“Our Digital Business Center (no offset press) became our standard new center offering three or four years ago,” says Kevin Cushing, CEO of AlphaGraphics. “Owners can request a variance to put in an offset press and many add them after they’ve built volume and want to capture the margins by bringing the work in house. We help them set up sourcing (usually other AlphaGraphics centers) prior to opening. The fixed costs associated with the equipment and skilled labor don’t make sense for a new startup. Some 13.5% of our network is now comprised of Digital Business Centers.”
Does Cushing think that offset will become obsolete any time soon? “Offset will be the number two profit center for the foreseeable future behind digital color. However, it is expected that offset as a percentage of revenue will continue to decline on an annual pace of between one and two percent. In 2009, offset sales were 20.38% of overall sales. Sublet sales, which include outsourced offset as well as finishing, etc., were 15.22% of overall sales. Four-color will always be a factor, but it will lose ground to shorter run, quicker turnaround, and ‘offset like’ technologies like digital presses. The effectiveness of personalization also moves volume away from offset.”
A View from the Field
So, that’s what the franchise leaders have to say about the future of offset. What about the franchisee view from the field? Sheri Statt Bercaw is CEO of a Sir Speedy franchise in Scottsdale, AZ. Her company is a perennial QP Top 100 company and her operation is about as sophisticated and advanced as any I have visited lately, with both digital and offset capabilities.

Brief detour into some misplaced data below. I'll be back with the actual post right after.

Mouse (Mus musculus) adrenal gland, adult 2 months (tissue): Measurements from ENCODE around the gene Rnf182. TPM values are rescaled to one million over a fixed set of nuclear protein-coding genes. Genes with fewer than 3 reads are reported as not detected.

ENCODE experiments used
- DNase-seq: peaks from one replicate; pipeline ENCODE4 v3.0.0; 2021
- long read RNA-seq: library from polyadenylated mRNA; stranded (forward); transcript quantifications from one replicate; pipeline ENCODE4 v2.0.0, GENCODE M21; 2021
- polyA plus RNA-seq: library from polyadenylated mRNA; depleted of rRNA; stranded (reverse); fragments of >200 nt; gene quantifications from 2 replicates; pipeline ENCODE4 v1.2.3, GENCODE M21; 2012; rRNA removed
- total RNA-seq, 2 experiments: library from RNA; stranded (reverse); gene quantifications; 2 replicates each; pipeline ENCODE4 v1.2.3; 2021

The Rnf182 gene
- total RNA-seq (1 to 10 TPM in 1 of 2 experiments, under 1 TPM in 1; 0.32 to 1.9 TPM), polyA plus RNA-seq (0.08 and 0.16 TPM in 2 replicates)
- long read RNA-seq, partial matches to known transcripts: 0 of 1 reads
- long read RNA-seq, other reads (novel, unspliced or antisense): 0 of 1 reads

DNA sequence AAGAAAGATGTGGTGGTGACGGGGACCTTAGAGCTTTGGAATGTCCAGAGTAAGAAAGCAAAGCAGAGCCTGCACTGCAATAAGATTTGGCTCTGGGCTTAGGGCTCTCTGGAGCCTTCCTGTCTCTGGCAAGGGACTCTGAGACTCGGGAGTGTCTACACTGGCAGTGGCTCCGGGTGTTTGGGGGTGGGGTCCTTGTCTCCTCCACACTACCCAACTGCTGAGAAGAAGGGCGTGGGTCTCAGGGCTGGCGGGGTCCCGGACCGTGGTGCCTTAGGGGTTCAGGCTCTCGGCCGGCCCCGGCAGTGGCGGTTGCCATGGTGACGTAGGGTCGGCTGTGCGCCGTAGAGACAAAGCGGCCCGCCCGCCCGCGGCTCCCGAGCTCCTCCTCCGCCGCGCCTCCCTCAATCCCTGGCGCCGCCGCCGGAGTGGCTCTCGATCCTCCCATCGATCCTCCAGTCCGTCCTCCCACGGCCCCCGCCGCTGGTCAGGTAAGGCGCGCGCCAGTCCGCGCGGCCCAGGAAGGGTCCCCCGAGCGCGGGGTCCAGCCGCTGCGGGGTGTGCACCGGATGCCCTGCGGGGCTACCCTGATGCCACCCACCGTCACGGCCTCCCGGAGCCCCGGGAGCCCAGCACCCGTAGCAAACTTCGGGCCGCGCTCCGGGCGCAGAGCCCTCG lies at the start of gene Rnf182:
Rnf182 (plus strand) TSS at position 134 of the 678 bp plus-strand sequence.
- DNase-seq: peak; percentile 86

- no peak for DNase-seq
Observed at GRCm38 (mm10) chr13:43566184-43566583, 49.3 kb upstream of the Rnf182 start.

“Offset printing has been the core of commercial printing and most quick printing firms for a long time. Our company has seen a decline in offset over the past 10 years, and I truly believe we will continue to see the decline but at a much more rapid pace. Digital printing is now accepted by the vast majority of buyers.
“With the economic conditions of most companies, run lengths have drastically declined. Print on demand is also widely accepted, continuing the rapid decline of large quantity orders. Shorter runs are more economical as digital runs. We now see many commercial printing firms putting in digital gear to compete. Most commercial firms have not figured out how to sell it or how to deal with the quick turnaround times. This will quickly change.
“Technology is our future. The quick printing industry has to figure out how to sell services that don’t involve ink or toner on paper. Web-to-print technologies have proven this to be the future. As an example, the building of online catalogues with downloadable artwork for a variety of uses can be incorporated into these sites. Download fees can be associated to the process. Website development and marketing services are just a few other ways we can bill for services that don’t produce a single sheet of paper. Our industry must adapt.”
So, perhaps it is not a simple matter of digital taking over from offset. While PIA’s 2010 Forecast predicts a decline in conventional offset printing and an increase in digital printing, it also sees a significant growth in “ancillary services” such as those enumerated by Bercaw.
It appears that the consensus is that offset will shrink, but it will not disappear any time soon, and that digital output will continue to grow as the preferred output method. Marketing projects and other ancillary services will also play an increasingly important role. Of course, we haven’t even mentioned inkjet devices, but that’s another story.